For the purpose of normally enabling free swiveling of the rear barrel 11 and/or telescoping movement of the forward barrel 13 within the rear barrel, and for locking the barrels in either of two telescoped positions, the forward barrel 13 is provided at its rear end with two axially spaced circumferential grooves 91 and 92 engageable by balls 93 movable transversely through holes 94 in the wall of barrel 11 and normally retained in their locking positions shown in FIG. 1 by a locking ring 95. The latter is slideably mounted on the rear barrel 11 and is normally held in its illustrated locking position by a compression spring 96 to hold the balls 93 partly in holes 94 and partly in one of the grooves 91 and 92, permitting free relative swiveling between the barrels in either telescoped positions thereof.
The locking ring 95 is provided with an inner circumferential groove 97, and when the ring 95 is shifted rearward, groove 97 is aligned with the balls 93, permitting them to move outwardly in holes 94, thereby freeing the forward barrel 13 to be shifted rearwardly from its position shown in FIG. 1 to its alternate position wherein the balls 93 can engage in the groove 91.
In order to open the chuck 14, a button 100, FIG. 1, is held depressed to lock a cam sleeve 111 to the barrel 11 and the barrels 11 and 13 are rotated relative to each other, causing rearward sliding movement of the chuck closing sleeve 76 to permit the clutch fingers 71 to spring apart sufficiently to free any dental tool they may be gripping. For this purpose, a sleeve 101 is slideably fitted within the barrel 13 and has an inwardly extending flange 102 overlapping the flange 83 of the sleeve 76. Sleeve 101 is attached to pins 103 slideable along elongated slots 104 extending endwise in the wall of barrel 13. The pins 103 are also attached to a cam sleeve 104, see also FIG. 6, which is slideable endwise on the barrel 11 and urged toward its illustrated forward position by compression springs 106 extending between the sleeve 105 and a shoulder 107 formed on the barrel 13.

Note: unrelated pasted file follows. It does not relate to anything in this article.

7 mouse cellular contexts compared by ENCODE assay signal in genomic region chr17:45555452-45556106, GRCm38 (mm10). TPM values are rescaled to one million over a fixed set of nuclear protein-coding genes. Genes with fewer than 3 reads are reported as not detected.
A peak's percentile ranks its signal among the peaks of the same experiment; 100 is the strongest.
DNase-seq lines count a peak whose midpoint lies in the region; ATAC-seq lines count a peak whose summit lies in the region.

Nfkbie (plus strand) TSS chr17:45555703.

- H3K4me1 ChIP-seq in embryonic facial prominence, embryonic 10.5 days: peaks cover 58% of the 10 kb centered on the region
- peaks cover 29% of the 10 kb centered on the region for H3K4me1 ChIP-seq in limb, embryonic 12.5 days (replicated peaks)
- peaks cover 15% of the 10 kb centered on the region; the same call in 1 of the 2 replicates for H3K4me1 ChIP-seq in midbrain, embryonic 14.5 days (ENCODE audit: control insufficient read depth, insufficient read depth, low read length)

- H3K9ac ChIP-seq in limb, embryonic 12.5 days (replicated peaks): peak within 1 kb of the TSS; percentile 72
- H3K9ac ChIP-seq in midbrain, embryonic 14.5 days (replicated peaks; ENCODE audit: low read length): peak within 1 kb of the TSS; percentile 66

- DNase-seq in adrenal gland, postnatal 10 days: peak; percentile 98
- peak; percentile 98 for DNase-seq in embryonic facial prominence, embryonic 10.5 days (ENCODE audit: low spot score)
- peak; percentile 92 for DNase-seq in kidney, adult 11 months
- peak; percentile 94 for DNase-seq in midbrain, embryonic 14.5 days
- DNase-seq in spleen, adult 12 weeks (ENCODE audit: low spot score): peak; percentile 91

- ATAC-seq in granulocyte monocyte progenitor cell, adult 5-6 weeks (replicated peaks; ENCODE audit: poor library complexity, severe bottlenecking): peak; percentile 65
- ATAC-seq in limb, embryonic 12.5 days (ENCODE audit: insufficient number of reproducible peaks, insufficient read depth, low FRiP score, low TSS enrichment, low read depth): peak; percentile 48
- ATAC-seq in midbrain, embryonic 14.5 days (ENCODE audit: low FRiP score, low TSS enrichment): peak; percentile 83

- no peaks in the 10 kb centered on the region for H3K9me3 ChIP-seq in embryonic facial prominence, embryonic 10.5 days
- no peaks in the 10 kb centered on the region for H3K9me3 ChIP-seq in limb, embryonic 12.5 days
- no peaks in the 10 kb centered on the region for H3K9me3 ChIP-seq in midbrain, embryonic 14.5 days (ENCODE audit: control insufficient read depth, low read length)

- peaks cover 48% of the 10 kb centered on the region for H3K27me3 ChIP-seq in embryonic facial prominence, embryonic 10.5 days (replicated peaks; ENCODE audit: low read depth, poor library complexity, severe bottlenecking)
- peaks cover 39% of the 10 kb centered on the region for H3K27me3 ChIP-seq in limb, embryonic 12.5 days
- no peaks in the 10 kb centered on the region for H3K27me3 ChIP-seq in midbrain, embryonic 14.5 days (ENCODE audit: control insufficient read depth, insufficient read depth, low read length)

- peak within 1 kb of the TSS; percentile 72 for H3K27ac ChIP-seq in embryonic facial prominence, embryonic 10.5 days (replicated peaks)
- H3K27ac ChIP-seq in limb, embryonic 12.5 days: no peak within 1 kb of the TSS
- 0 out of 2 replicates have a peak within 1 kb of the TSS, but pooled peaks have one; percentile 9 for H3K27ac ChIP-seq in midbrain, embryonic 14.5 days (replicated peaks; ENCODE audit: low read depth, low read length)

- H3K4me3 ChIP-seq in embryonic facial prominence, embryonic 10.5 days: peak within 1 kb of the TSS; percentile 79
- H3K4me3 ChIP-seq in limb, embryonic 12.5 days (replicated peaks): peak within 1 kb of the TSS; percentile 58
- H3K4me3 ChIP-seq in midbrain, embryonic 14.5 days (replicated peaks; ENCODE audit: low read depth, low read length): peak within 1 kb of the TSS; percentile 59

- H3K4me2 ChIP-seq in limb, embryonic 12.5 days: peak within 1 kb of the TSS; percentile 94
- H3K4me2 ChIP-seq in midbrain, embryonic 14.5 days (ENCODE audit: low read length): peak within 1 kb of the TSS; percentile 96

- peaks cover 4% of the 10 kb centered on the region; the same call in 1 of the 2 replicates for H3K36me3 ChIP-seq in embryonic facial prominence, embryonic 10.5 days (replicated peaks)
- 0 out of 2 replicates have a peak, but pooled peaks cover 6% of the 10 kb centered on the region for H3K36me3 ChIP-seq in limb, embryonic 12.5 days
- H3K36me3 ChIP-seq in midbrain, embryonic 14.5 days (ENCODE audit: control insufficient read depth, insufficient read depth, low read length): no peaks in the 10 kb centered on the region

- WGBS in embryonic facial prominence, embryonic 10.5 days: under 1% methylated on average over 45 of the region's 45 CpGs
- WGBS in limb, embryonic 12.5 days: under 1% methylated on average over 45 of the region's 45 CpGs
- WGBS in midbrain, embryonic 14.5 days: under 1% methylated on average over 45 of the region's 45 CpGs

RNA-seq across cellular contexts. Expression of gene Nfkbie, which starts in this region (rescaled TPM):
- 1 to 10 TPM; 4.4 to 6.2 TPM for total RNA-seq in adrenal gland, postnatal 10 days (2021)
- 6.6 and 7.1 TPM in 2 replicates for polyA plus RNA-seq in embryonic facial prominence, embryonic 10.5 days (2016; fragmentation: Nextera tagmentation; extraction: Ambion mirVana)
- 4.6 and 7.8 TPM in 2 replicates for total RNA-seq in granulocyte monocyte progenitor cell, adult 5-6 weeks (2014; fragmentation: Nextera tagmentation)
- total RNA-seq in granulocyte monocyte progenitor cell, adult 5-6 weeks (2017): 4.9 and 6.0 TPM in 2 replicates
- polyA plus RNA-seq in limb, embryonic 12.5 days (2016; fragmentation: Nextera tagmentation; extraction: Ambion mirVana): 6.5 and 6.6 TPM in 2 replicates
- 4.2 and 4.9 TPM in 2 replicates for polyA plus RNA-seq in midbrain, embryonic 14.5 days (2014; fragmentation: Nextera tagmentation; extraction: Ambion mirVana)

As seen in FIGS. 6 and 7, the sleeve 105 has a cam surface 108 on the forward end thereof which engages a pair of diametrically arranged balls 109 riding on a similar cam surface 110 formed on the rear end of the second cam sleeve 111 which is rotatably mounted on the forward barrel 13. Sleeve 111 bears against a thrust washer 112 of anti-friction material such as tetrafluorethylene which, in turn, bears against a ring 113 secured to the forward barrel 13 by pins 114 and freely rotatable within the barrel 11.
The aforementioned stop button 100 projects through an opening in the wall of the barrel nose piece 16 and is mounted on the mid portion of an arcuate leaf spring 115 which is slideably mounted within an annular groove 99 formed in the nose piece 16. Spring 115 normally holds the button 100 in its outer illustrated position to maintain a stop lug 116 thereon out of engagement with the cam sleeve 111, thereby permitting the aforementioned free swiveling or rotation of the barrels 11 and 13 relative to each other. Longitudinally extending slots 117 are formed in the cam sleeve 111 around the periphery thereof.